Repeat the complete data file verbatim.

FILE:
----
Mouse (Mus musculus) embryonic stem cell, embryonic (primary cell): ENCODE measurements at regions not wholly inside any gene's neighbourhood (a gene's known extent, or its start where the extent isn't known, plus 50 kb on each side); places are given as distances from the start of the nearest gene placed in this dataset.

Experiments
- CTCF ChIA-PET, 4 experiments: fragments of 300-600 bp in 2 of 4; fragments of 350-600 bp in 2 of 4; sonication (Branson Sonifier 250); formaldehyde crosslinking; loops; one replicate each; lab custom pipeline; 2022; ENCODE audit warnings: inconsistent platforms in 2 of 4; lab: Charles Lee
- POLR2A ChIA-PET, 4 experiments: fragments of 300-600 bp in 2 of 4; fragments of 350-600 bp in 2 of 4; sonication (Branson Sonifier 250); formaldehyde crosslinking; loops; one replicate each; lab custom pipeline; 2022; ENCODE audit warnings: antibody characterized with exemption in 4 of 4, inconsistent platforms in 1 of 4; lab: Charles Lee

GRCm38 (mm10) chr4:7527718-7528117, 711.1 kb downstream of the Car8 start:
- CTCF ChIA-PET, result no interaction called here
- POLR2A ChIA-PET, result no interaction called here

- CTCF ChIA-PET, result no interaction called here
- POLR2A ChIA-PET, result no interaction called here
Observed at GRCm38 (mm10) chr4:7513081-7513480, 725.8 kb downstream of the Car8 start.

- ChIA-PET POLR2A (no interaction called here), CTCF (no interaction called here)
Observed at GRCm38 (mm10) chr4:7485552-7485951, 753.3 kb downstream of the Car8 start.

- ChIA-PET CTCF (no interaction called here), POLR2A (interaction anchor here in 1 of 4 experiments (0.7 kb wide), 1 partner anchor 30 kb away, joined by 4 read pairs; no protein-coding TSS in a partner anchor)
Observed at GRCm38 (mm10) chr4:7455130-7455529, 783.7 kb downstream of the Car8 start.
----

Mouse (Mus musculus) embryonic stem cell, embryonic (primary cell): ENCODE measurements at regions not wholly inside any gene's neighbourhood (a gene's known extent, or its start where the extent isn't known, plus 50 kb on each side); places are given as distances from the start of the nearest gene placed in this dataset.

Experiments
- CTCF ChIA-PET, 4 experiments: fragments of 300-600 bp in 2 of 4; fragments of 350-600 bp in 2 of 4; sonication (Branson Sonifier 250); formaldehyde crosslinking; loops; one replicate each; lab custom pipeline; 2022; ENCODE audit warnings: inconsistent platforms in 2 of 4; lab: Charles Lee
- POLR2A ChIA-PET, 4 experiments: fragments of 300-600 bp in 2 of 4; fragments of 350-600 bp in 2 of 4; sonication (Branson Sonifier 250); formaldehyde crosslinking; loops; one replicate each; lab custom pipeline; 2022; ENCODE audit warnings: antibody characterized with exemption in 4 of 4, inconsistent platforms in 1 of 4; lab: Charles Lee

GRCm38 (mm10) chr4:7527718-7528117, 711.1 kb downstream of the Car8 start:
- CTCF ChIA-PET, result no interaction called here
- POLR2A ChIA-PET, result no interaction called here

- CTCF ChIA-PET, result no interaction called here
- POLR2A ChIA-PET, result no interaction called here
Observed at GRCm38 (mm10) chr4:7513081-7513480, 725.8 kb downstream of the Car8 start.

- ChIA-PET POLR2A (no interaction called here), CTCF (no interaction called here)
Observed at GRCm38 (mm10) chr4:7485552-7485951, 753.3 kb downstream of the Car8 start.

- ChIA-PET CTCF (no interaction called here), POLR2A (interaction anchor here in 1 of 4 experiments (0.7 kb wide), 1 partner anchor 30 kb away, joined by 4 read pairs; no protein-coding TSS in a partner anchor)
Observed at GRCm38 (mm10) chr4:7455130-7455529, 783.7 kb downstream of the Car8 start.